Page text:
Liverpool Hope Logo
Find Your Course
Section Menu

Business Student Collaborates with Local Tech Firm

A Business student at Liverpool Hope University has been collaborating with a local tech company to find innovative ways to make it more sustainable.  

Umair Sadiq, 32, is a mature student at Hope, studying an International Master of Business Administration.

As part of the Master’s programme, he was asked to carry out a two-part consultancy project and was praised for the impact his consultancy had on the firm.

In the first phase, Umair provided some recommendations and policy directives to the Liverpool LEP (Local Enterprise Partnership) on making the advanced manufacturing sector more sustainable. 

The second phase required working with Liverpool City Region at IoT Horizon – a high-tech and innovative software-based sensor company.

And Umair says he was thrilled to be able to work with the firm to see how they could implement sustainable business practices by utilising circular economy principles. 

He explains: “These aren’t purely ‘expert’ consultancies, per se. It’s what we call ‘process consultancy’ where you act as a facilitator, empowering the firm to solve their problem, rather than being the dictator of ideas. 

“This consultancy blended process consulting with elements of expert knowledge gained during the process. It’s a collaborative framework and process.”

Umair, of Levenshulme, Manchester, previously completed an undergraduate programme in Textiles Management and Marketing at the Textiles Institute of Pakistan, Karachi, and also completed a Master’s in Marketing at the University of Salford in 2012. 

He’s also got a wealth of experience in the industry, leading the marketing team at TEDxSalford, working with a B2B growth marketing agency and more recently a Facilities Management services and software firm. 

Last year he was also nominated for ‘Mentor of the Year’ at the 2020 UK Social Mobility (SOMO) Awards, thanks to his voluntary work on the Alumni Mentoring Panel at the University of Salford, leading to the university getting included in the Honour Roll.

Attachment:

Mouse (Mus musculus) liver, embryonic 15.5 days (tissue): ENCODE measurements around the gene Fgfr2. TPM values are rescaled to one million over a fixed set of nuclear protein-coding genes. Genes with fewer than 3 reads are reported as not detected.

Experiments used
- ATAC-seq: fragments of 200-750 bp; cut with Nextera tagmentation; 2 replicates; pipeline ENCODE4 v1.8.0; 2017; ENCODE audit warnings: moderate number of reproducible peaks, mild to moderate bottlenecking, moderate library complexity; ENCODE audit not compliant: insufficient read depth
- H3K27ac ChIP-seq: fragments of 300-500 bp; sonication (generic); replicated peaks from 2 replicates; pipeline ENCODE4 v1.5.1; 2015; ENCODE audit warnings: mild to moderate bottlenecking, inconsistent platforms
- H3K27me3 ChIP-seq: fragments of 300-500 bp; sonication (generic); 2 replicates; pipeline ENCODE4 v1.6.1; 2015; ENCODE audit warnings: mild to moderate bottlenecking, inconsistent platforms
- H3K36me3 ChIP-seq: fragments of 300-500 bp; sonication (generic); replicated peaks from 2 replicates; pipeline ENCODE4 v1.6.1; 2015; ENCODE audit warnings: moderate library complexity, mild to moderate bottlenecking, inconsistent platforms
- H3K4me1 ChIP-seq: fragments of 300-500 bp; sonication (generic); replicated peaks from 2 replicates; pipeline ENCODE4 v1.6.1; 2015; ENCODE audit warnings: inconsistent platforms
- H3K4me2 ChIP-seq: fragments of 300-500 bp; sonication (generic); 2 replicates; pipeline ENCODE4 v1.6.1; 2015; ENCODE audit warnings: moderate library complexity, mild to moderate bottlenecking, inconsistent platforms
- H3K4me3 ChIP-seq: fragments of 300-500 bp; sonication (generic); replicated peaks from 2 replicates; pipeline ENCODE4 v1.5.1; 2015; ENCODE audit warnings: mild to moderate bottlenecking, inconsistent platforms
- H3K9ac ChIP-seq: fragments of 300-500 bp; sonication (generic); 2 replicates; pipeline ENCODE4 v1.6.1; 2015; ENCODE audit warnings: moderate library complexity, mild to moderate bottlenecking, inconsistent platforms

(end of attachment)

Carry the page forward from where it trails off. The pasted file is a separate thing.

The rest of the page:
The firm Umair examined, IoT Horizon, produces IoT (‘Internet of Things’) sensor solutions. 

iot horizon

The sensor product Umair worked on “MPWR:Sense”, measures things like temperature, humidity, airborne particulates, and Co2 levels in real time and is also able to send alerts when necessary. 

In practical terms, its prototype sensor enables those in the manufacturing industry, healthcare, or even a typical office, to control an environment where it might affect productivity or health. 

The sensor is also able to transfer such data in an extremely secure manner. 

Umair and IoT Horizon were keen to ensure the product was sustainable and circular-by-design - making sure sustainability is built into the product from the very beginning. 

The 2nd phase of the process consultancy involved five key stages - negotiation, issues discussion, main consultancy ‘project’ phase, reporting and ‘smooth exit’ - and took around four weeks to complete. 

The consultancy was also delivered through Hope’s partnership with Liverpool’s The Good Business Festival. 

Umair explains: “I worked with the business to increase its knowledge about the wider scope of sustainability and principles of the circular economy. There was a collective learning aspect where I introduced ‘QBLA’ - Quadruple Bottom Line Accounting – to the team, which is composed of four ‘Ps’ - Planet, Profit, People and Purpose.